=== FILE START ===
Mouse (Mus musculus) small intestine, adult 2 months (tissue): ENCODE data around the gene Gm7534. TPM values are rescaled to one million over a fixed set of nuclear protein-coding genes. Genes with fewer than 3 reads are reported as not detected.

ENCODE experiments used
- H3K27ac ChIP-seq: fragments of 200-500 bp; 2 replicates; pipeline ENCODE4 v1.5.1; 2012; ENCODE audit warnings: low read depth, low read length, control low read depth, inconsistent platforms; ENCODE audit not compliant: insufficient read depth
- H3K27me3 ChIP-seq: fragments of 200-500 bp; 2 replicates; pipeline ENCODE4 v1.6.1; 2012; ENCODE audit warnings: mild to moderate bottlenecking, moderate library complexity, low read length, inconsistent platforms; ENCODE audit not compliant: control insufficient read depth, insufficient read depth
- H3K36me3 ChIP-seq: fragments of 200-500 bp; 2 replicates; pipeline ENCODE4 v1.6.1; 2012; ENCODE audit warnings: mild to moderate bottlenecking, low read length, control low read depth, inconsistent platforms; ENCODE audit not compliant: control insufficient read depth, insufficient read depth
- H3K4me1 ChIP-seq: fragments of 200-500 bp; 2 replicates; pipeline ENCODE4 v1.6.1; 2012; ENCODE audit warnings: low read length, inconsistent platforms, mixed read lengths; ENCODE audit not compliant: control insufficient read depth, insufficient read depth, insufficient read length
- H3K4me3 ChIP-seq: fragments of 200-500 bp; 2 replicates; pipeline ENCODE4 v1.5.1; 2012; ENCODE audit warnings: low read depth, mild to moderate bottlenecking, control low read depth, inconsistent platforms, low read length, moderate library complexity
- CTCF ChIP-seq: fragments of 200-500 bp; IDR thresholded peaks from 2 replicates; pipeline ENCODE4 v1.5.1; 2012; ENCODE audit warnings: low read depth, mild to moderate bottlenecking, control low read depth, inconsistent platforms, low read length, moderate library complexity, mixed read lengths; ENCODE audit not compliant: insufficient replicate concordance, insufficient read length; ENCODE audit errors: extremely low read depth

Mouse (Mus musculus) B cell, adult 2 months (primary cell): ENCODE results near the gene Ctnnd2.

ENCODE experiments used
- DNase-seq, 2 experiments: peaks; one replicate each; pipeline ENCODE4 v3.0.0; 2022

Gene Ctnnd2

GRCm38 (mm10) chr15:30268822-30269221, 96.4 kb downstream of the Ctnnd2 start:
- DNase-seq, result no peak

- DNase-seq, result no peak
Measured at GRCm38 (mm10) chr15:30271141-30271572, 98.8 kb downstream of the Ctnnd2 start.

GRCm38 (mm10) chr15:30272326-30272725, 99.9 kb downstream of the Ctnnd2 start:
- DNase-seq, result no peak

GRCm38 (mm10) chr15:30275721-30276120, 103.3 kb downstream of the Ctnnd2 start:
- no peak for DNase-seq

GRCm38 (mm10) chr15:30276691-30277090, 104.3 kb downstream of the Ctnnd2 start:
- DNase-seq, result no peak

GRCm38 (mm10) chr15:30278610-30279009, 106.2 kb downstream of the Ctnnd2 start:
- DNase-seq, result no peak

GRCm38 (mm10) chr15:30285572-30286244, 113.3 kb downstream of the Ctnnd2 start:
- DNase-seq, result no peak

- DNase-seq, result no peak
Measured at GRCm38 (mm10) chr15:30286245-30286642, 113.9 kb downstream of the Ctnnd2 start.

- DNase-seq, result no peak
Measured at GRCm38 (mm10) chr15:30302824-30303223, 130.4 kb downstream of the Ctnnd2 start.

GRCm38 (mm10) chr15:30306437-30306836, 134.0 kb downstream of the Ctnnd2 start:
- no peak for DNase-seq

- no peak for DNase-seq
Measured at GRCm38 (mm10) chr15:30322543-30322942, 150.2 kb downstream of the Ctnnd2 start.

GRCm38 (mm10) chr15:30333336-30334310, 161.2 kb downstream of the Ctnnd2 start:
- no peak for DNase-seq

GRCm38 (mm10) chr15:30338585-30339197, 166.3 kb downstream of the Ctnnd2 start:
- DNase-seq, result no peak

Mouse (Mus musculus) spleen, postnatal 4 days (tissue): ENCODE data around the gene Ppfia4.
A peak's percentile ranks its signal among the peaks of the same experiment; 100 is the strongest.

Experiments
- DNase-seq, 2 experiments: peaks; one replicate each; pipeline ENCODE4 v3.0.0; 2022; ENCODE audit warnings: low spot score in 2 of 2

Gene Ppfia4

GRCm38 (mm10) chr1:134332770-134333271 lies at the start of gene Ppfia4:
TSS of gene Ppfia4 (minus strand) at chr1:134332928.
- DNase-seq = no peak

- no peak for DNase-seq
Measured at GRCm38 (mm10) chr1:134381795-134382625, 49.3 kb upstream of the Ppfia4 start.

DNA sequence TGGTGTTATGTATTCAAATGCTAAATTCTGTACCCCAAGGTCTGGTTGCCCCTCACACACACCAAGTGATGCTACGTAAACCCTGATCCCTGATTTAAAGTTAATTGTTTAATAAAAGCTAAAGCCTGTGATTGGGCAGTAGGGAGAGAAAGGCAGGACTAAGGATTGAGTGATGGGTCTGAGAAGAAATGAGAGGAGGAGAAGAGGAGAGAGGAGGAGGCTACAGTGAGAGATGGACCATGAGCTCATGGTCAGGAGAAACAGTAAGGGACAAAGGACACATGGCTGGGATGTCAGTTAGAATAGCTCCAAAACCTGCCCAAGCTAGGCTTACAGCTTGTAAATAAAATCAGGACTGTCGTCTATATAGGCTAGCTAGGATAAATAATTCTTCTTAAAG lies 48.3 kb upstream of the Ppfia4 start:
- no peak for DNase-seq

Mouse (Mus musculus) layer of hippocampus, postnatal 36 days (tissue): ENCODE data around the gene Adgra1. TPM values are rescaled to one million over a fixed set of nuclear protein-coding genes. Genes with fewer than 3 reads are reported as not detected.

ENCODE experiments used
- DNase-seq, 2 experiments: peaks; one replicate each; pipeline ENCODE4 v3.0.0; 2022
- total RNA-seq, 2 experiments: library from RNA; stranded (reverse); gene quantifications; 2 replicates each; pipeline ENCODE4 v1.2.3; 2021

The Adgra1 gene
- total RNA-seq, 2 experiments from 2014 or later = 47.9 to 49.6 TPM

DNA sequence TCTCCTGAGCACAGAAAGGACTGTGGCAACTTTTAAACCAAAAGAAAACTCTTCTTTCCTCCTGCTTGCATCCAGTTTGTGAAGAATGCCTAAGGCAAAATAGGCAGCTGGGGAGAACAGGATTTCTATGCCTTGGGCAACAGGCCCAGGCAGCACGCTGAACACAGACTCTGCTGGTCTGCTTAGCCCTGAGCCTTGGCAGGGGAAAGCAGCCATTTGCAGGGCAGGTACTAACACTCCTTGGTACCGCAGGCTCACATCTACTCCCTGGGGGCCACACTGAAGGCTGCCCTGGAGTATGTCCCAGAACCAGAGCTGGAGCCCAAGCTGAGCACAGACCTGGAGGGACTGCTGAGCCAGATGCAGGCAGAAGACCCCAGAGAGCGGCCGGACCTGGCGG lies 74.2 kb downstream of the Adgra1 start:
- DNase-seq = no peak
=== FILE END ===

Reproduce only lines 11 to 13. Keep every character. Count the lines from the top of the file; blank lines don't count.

- DNase-seq, 2 experiments: peaks; one replicate each; pipeline ENCODE4 v3.0.0; 2022

Gene Ctnnd2

GRCm38 (mm10) chr15:30268822-30269221, 96.4 kb downstream of the Ctnnd2 start: